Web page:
Millions of Pennsylvanians will cast ballots in the November election, but six votes could carry the most weight. Six justices on the state’s Supreme Court stand to play a bigger role in determining the outcome of this year’s elections in Pennsylvania than any other voter. The fate of the state’s voter ID law now rests in their hands. The justices are being asked to decide if voters must show a valid photo identification to cast a ballot. Critics say it could deprive people of the right to vote, particularly members of minority groups, seniors and the poor. Supporters say the law is a common-sense measure to ensure the integrity of elections. It’s one of the more prominent cases ever to reach the state’s highest court. Regardless of how the justices rule, their decision will be seen as affecting more than the vote in Pennsylvania.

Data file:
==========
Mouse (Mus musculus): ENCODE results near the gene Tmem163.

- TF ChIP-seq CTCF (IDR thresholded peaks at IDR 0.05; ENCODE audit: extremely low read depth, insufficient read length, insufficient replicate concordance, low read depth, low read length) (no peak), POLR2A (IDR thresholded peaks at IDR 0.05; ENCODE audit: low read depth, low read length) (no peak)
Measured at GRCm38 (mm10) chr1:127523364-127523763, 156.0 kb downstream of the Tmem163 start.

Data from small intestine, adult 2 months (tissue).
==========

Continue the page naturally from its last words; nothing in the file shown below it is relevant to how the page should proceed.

Given Pennsylvania’s swing state status in the race for the White House, some see the decision as critical in deciding if President Barack Obama wins re-election, or Republican candidate Mitt Romney takes the Oval Office. For all these reasons, the state’s voter ID law has gained national attention. Only six of the high court’s seven justices will hear the case, since Justice Joan Orie Melvin has been suspended as she battles criminal charges. Groups suing to block the law must convince four of the justices that its unconstitutional.